A scorecard is an analytical instrument containing a handful of important KPI’s, which are metrics aggregated from data the business has sourced from its internal systems, or data it can acquire from outside the company. The format for scorecards varies from industry to industry, business to business, and even from department to department, depending on who the scorecard user is and how they will use it. A C-level executive will require a set of KPI’s that covers all business lines of the company across operating regions/countries within his or her purview. A department lead, like a retail buyer for example, will require a different set of KPI’s, such as those on a vendor scorecard, that enable the buyer to evaluate vendors and negotiate favorable buying terms.

KPI’s to include

In my experience, there are two main types of indicators to use in a scorecard: 1) lagging indicators, and 2) leading indicators.

charts   Lagging Indicators

Lagging indicators are the top level metrics that provide the initial view of what’s happening in the business. A lagging indicator measures numerical output of business activities. The most common lagging indicators are sales, cost, or profit — measured in units, whole currency, or as a percentage to total. A lagging indicator could also be a count, average, minimum, or maximum, based on factual data. This is not a definitive list, there are others, depending on the business.

discount  Leading Indicators

While lagging metrics measure output, leading indicators are aggregations of activities that drive the lagging metric. A lagging metric has one or more metrics that lead into it. For retailers for example, a lagging metric is sales, and some of the leading metrics that drive it are customer or transaction count, average basket size, and basket assortment.

Deeper dive analysis and actionable insights

Any of the above leading indicators can drive revenue, and the scorecard should support a deeper dive analysis, so that the user can drill down and identify opportunities or estimate root cause of a problem, and take action where necessary. Last week I spoke with Teresa Curtis, retail expert, and former Senior Manager for Gap, Inc, to talk about how she uses data in retail. Her response: “I would look at the numbers to tell a story of what happened in the past, and then use that analysis to modify the story for the future.” Here’s a great example of exactly this, from the chain restaurant industry. pexels-photo-262978.jpeg Using sales data on a scorecard, we can drill down to analyze guest preferences and habits. Through analysis, we can identify that in some regions, Sunday family brunch is more popular than in other regions. We can also identify where business lunches occur with greater or less frequency than in other regions. Analytical findings:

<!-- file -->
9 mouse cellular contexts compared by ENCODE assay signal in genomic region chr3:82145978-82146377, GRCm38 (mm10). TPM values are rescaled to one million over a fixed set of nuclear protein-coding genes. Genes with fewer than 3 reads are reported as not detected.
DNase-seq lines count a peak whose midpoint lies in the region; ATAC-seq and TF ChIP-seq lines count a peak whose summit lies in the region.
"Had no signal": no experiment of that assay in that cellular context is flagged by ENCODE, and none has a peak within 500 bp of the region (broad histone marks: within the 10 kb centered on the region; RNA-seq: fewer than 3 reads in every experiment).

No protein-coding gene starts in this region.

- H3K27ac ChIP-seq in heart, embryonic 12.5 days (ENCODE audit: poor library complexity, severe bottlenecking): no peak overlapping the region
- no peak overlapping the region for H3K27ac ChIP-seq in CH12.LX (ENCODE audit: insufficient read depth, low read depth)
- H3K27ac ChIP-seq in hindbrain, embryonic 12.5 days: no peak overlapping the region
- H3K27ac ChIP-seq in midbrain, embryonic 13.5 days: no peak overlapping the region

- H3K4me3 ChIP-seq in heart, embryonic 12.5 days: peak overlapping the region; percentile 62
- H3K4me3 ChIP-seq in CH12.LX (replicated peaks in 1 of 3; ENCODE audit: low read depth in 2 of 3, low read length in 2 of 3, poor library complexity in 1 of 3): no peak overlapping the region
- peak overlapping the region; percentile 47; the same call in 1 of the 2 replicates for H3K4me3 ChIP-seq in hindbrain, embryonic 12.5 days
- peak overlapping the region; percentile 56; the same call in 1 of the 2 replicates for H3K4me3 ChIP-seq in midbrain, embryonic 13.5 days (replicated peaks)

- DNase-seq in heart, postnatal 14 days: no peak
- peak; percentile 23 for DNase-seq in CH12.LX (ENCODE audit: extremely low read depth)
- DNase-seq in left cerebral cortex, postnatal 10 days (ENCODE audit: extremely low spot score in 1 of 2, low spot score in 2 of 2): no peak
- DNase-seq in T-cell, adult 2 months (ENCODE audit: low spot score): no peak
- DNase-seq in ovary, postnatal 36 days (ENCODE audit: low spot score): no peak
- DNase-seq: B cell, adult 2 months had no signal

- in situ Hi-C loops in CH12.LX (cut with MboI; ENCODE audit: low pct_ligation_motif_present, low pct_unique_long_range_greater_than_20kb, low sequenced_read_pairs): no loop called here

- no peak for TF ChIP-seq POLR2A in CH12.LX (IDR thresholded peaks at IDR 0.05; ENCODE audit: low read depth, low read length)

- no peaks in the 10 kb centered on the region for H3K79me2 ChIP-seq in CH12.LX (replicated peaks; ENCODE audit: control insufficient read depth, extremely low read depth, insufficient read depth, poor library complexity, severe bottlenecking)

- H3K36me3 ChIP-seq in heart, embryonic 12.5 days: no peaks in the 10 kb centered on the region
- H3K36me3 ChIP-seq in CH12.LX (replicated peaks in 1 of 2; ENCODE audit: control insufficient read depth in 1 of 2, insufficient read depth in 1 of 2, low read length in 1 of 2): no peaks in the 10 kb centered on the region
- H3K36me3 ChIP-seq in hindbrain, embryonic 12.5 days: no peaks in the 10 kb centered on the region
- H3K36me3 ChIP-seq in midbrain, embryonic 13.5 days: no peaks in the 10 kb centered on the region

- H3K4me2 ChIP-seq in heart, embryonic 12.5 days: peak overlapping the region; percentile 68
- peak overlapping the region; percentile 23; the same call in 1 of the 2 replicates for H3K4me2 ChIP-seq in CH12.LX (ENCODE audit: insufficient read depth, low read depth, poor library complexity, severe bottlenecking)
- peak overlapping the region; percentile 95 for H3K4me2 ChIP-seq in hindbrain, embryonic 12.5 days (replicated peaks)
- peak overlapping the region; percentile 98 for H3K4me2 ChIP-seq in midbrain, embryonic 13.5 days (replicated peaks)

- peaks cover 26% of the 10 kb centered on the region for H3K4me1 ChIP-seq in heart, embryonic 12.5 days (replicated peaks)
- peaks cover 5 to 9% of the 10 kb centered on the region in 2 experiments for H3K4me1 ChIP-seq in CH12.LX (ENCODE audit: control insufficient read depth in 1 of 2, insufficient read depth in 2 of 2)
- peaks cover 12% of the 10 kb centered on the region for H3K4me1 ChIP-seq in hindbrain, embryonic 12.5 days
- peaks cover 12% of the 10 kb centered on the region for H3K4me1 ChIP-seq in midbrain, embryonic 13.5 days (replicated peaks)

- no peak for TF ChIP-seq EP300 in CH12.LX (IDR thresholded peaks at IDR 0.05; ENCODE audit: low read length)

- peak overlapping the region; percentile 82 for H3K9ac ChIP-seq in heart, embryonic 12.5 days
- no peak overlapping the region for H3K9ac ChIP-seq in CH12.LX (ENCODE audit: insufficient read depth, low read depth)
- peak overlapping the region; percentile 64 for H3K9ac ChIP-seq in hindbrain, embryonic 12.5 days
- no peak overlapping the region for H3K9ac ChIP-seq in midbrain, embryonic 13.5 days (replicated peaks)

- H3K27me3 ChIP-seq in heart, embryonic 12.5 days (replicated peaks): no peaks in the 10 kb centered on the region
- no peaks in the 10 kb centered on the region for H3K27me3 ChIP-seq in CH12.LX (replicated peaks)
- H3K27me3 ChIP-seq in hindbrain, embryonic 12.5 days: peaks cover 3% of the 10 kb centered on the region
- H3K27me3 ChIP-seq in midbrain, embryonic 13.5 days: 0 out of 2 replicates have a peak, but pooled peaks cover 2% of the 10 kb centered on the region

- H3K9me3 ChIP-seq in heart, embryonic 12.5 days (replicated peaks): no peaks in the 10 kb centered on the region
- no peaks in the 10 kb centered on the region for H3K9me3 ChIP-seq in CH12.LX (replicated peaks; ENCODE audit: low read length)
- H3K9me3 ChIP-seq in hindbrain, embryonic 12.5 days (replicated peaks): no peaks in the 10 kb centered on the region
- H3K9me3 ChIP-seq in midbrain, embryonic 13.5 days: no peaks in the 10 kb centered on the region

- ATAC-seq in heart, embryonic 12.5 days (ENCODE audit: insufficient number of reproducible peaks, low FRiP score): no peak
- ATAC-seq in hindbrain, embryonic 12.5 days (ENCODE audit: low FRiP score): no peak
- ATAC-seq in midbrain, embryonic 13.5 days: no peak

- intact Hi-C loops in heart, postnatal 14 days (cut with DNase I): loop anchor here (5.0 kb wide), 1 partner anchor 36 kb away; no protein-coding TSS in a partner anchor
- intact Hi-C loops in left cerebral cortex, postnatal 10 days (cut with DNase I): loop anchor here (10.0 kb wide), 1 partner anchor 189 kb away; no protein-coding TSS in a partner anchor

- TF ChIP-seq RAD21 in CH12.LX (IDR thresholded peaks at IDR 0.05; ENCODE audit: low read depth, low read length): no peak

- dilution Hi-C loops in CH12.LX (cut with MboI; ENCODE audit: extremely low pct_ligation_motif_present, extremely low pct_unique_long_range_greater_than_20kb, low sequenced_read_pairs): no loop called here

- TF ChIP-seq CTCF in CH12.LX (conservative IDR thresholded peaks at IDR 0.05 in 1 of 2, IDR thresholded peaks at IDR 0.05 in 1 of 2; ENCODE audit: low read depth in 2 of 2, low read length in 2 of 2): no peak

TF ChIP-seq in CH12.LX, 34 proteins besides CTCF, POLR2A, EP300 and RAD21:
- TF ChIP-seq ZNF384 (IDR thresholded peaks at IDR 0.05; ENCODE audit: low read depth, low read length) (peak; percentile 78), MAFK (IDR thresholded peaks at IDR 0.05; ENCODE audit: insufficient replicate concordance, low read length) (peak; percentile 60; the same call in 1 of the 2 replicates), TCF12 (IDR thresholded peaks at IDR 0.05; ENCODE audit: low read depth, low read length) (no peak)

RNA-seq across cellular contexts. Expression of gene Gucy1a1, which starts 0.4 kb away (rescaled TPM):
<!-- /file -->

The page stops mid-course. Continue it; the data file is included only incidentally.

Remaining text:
1. In the locations where family brunch is more popular, we can drive sales by advertising with features like a kids menu, holidays celebrations, or special birthday events.
  2. In the locations where there is low cover count during business lunch, we can reduce staff or close during lunch hours.
  3. In the locations where there is high cover count during business lunch, we can entice guests with offerings to come in for dinner or visit on the weekend, to extend the momentum of the weekday business lunch.
These findings are actionable, and the impact of the action can be measured. That’s the virtual cycle of analytics. Let’s break this down by scorecard component: Scorecard-process-2.png
    • Lagging indicators: Sales by restaurant, region
    • Leading indicators: Customer count by service type, time of day, day of week
    • Analysis: Identify target sales growth or cost reduction opportunities by restaurant, region
    • Actions: Targeted advertising based on sales growth opportunities; staff and/or operating hours reduction
    • Outcome: Increased sales in target growth areas, reduced operating costs

How to create a great scorecard